Last month I was unable to find out information on my own account because a Barclays Indian call centre decided they knew my mother’s maiden name and I didn’t, even though the bank and I seemed to agreed on what it was for the previous 27 years.
It’s good to read that they have now relaxed the rules so much that a conman was able to persuade a call centre that he was the chairman and obtain a credit card in his name. He then went to a branch of Barclays – and in fairness he deserves to succeed for even finding one – and withdrew £10,000.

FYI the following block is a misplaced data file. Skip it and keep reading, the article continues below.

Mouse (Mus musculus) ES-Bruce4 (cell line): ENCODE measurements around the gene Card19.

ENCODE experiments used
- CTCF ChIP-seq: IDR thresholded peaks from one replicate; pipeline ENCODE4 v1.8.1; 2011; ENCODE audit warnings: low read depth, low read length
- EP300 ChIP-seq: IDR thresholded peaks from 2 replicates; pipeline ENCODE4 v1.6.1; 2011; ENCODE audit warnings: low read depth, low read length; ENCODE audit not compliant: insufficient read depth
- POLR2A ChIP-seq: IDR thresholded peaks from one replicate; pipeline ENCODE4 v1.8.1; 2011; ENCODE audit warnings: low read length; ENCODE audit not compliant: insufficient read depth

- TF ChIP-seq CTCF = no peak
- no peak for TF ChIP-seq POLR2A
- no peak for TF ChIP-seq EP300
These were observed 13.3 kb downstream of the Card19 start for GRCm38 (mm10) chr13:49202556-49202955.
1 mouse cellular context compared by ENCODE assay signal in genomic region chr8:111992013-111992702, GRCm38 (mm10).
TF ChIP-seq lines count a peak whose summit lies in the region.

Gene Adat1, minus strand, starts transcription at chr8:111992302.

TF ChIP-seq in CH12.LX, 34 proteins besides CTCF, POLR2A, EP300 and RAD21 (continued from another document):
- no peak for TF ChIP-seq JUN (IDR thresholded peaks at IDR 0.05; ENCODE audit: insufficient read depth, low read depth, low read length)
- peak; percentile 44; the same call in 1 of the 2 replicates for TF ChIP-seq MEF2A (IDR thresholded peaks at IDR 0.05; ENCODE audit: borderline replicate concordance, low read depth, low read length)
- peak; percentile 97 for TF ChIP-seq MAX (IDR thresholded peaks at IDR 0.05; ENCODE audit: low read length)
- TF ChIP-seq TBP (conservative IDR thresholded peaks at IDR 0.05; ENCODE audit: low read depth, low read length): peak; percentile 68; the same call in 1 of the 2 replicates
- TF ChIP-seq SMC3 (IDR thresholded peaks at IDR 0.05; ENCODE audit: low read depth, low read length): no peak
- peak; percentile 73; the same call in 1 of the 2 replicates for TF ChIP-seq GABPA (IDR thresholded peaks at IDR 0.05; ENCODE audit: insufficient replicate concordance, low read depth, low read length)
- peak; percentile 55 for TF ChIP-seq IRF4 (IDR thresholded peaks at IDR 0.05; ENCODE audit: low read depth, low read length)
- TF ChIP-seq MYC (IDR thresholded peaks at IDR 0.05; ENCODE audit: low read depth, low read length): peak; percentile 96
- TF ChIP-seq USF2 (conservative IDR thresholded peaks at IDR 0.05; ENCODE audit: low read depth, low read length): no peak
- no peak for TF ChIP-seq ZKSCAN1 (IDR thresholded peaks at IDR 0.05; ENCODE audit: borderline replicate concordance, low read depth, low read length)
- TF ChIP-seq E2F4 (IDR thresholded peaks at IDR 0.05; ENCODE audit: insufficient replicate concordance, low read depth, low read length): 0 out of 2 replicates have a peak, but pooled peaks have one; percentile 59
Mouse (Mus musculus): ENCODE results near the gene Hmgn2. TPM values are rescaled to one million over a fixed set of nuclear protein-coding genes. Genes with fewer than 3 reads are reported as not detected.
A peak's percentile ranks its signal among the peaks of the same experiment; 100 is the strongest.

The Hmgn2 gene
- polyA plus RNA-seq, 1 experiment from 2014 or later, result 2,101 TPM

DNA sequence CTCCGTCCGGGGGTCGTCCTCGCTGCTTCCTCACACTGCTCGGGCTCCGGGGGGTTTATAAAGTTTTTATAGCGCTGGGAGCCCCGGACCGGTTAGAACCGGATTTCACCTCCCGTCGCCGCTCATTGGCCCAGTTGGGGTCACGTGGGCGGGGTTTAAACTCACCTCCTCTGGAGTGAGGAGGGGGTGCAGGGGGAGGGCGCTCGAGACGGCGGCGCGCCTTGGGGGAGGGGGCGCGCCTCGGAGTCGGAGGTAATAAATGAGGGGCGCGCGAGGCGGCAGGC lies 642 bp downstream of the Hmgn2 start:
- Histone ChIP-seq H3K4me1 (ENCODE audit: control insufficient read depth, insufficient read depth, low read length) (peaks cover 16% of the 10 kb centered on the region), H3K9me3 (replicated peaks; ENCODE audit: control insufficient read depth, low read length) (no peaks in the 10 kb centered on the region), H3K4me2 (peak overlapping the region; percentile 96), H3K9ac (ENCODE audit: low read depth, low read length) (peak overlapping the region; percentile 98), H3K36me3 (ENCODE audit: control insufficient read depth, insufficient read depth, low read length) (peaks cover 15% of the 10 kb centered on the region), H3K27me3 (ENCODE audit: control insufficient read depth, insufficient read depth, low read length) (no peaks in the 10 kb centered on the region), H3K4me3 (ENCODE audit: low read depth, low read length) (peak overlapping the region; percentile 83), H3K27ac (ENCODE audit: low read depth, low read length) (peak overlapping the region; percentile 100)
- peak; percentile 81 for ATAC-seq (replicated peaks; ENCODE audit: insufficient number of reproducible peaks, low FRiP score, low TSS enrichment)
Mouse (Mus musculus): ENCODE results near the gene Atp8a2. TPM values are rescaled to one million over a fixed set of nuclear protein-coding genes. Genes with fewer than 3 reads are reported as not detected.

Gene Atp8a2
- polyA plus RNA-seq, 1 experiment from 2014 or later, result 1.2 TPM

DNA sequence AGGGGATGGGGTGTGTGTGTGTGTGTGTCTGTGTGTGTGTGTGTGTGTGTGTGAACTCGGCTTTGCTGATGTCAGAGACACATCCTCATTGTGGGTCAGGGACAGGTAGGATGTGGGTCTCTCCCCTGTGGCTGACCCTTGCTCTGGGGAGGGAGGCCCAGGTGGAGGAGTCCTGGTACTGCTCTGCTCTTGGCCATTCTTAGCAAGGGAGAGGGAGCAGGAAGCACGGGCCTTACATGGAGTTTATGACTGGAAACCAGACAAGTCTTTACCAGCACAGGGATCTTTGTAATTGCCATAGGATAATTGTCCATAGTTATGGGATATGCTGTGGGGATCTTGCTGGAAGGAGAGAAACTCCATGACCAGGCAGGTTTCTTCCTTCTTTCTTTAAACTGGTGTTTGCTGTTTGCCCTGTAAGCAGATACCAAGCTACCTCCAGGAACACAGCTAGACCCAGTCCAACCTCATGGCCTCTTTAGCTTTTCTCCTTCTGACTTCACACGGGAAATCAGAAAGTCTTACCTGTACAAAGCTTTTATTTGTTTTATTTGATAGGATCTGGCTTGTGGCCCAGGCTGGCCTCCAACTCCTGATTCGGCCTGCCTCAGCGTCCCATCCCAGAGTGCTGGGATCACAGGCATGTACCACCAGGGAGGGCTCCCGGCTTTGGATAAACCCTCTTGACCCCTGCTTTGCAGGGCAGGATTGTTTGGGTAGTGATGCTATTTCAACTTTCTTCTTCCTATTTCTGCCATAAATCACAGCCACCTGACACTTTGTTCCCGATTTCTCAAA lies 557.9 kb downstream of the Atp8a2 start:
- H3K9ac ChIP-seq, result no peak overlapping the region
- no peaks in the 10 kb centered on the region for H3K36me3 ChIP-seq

Perhaps this will bring home to Marcus Agius, who earns £800,000pa, just what appalling service customers are forced to put up with from overseas call centres and how insecure they are.
A spokesman said: “All Barclays customers, from the chairman downwards, have a 100% fraud guarantee as long as they take responsible care of their information.” That care doesn’t extend to their own staff, clearly.
Agius had the money reimbursed immediately. A friend of mine who had £6000 withdrawn fraudulently had to wait five months and involve his solicitor before Barclays would pay him back, even though the transactions took place in a shop in eastern Europe and he proved from the off he had been in the UK at the time.
One rule for the chairman, another for everyone else.